Consumers Robbed

Sugar prices have tripled in the last one year from Rs 17 per kg a year back to Rs 50 today. In just the last four months it has risen by over 40 per cent from Rs 32 per kg. Notwithstanding the claims of the Agriculture Minister, sugar prices are unlikely to drop. When production is estimated at a mere 15 million tonnes and consumption at 23 million tonnes without a single kg of buffer stock (compared to 10 MT at the beginning of last year), the price will be determined by the cost of imports. Given the shortfall, a minimum of eight million tonnes will have to be imported.

The raw sugar import cost to the miller will not be less than Rs 38 per kg. With such high costs, what the consumer has to pay is not likely to be below Rs 50 per kg. And with India entering the international market with huge purchases, the international prices are only likely to go up—expected to be up to Rs 70 per kg.

The question that arises is that when the millers are paying Rs 13 per kg to the farmer (FRP rate with recovery at 10 per cent) why should sugar be so expensive? Even if we calculate that for every kg of sugar produced the transportation and processing charges come to Rs 5, the cost of production would be a maximum of Rs 18 per kg. If we add another one-third as profit the selling price comes to Rs 24. Then if we count the wholesaler’s/ retailer’s profit sugar should not cross a maximum figure of Rs 30 per kg. Then why Rs 50? Even if they give the sugarcane grower the rate that is remunerative—say, Rs 23 per kg or Rs 230 per quintal for sugarcane—the maximum price to the consumer will come to Rs 40 per kg. This would be still less than the cost of imported sugar or raw sugar.

So there is no reason for sugar prices to sky-rocket as millers continue to pay a price lower than the remunerative price. Though this may vary from State to State the plight of the farmer in the two main sugarcane growing States—UP and Maharashtra—is pathetic. In Maharashtra, sugar mills are cooperatives dominated and controlled by powerful politicians like Sharad Pawar. In Maharashtra, every farmer is tied to a particular cooperative mill and is not free to sell it to any other. So they are at the mercy of the cooperative bosses who keep the prices of sugarcane low. In UP many mills are owned by big business houses like Birla, Bajaj etc.

Depending on imports is no solution to the sugar problem—whether shortage or high prices. The only solution must be to promote sugarcane production by investing in agriculture and subsidising the farmer. In this way not only would the farmer and rural economy flourish, the consumer too would get sugar at a reliable price.

Need for a Pro-active Agrarian Policy

With nine lakh tonnes of imported sugar stuck at the ports since the last month due to the UP Government’s ban on processing it, the Centre has been blaming the Mayawati Government for the high sugar prices. The Mayawati Government, on the other hand, instead of announcing a high SAP, has clamped cases on the millers under the Essential Commodities Act in order to share the booty made by them. The plight of the millions of sugarcane farmers and crores of consumers is not on the mind either of the Congress or the BSP. They are interested in only extracting their share of the windfall profits being made by the millers, cooperatives, big traders and hoarders.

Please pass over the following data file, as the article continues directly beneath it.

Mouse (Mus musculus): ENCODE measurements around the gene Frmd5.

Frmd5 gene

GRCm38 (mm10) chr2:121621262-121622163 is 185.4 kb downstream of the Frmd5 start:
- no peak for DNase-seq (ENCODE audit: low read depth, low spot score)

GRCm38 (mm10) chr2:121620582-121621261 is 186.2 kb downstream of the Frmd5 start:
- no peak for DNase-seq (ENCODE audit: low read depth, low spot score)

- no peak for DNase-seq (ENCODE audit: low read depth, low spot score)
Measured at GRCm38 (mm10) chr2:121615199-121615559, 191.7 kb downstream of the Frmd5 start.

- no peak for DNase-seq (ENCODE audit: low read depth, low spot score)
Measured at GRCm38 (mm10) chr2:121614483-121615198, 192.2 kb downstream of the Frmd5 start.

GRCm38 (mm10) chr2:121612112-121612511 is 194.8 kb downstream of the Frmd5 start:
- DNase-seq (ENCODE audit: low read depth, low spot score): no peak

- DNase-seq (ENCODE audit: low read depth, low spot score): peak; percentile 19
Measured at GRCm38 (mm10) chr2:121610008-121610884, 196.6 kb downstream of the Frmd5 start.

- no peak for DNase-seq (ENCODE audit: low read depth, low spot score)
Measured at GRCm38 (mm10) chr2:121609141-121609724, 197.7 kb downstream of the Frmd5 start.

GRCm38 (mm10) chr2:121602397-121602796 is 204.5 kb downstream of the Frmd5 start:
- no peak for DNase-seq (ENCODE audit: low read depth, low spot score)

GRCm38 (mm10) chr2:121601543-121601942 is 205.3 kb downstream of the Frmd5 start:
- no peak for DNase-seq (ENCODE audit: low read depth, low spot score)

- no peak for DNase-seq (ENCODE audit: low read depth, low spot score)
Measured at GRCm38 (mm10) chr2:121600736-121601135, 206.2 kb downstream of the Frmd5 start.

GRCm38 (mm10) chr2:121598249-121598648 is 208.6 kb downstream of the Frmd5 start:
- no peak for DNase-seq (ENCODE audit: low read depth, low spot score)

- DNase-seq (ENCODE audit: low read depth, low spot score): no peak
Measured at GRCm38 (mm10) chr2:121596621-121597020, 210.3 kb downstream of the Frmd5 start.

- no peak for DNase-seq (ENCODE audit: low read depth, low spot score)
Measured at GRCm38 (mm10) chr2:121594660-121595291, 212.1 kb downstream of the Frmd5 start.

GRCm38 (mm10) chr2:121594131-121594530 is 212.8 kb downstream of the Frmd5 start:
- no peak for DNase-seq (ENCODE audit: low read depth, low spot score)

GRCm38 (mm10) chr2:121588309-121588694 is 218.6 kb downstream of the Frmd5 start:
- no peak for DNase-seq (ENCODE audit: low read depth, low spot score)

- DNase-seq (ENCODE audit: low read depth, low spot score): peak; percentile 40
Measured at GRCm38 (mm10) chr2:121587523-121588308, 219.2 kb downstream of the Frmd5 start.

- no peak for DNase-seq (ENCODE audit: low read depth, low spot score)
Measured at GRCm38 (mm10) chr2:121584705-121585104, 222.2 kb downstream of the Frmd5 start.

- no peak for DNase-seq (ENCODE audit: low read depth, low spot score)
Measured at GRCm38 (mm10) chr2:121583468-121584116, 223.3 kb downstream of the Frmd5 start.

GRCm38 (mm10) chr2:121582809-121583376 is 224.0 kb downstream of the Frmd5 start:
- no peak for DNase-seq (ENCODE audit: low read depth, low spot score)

The only policy that would benefit both the producer and consumer is for the government to invest heavily in agriculture and subsidise sugarcane production. Sugarcane production requires large quantities of water, so irrigation projects should be its first focus. Unfortunately the government has systematically been cutting investment in agriculture. Rural development expenditure of the government averaged 14.5 per cent of the GDP in the 1985-90 period. This dropped to eight per cent in the early 1990s and since 1998 it has dropped even further to a mere 5.6 per cent of the GDP. In real terms, there has been a reduction of about Rs 30,000 crores annually in development expenditures on average in the first five years of this century compared to the pre-reform period.

When investment in agriculture should be increasing as it is there that the bulk of our population live, the above figures indicate a massive reduction with disastrous consequences. Rather than become dependent on imports and thereby compromise the food security of the country, the government needs to invest heavily in agriculture (with focus on irrigation) to boost the production of sugarcane and other crops.

To solve the sugar/sugarcane problem the government needs to increase investment in irrigation, subsidise input cost (fertiliser, pesticide, electricity) and ensure a remunerative price is paid to the farmer. To maintain consumer prices it should put a halt on the profiteering, hoarding and illegal methods of the millers and subsidise sugar particularly for the poor. If the government can announce a massive bail-out to the three-to-four oil companies and Air India, why does it shy away from bailing-out 50 million farmers and a few crore masses? The amounts being suggested to the three-to-four oil companies and Air India run up to Rs 20,000 crores, a lesser amount would be needed for the millions of sugarcane farmers.


  1. Kunal Sinha says:

    An excellent article. Well structured and well detailed. Nothing less is expected of Kobad Ghandy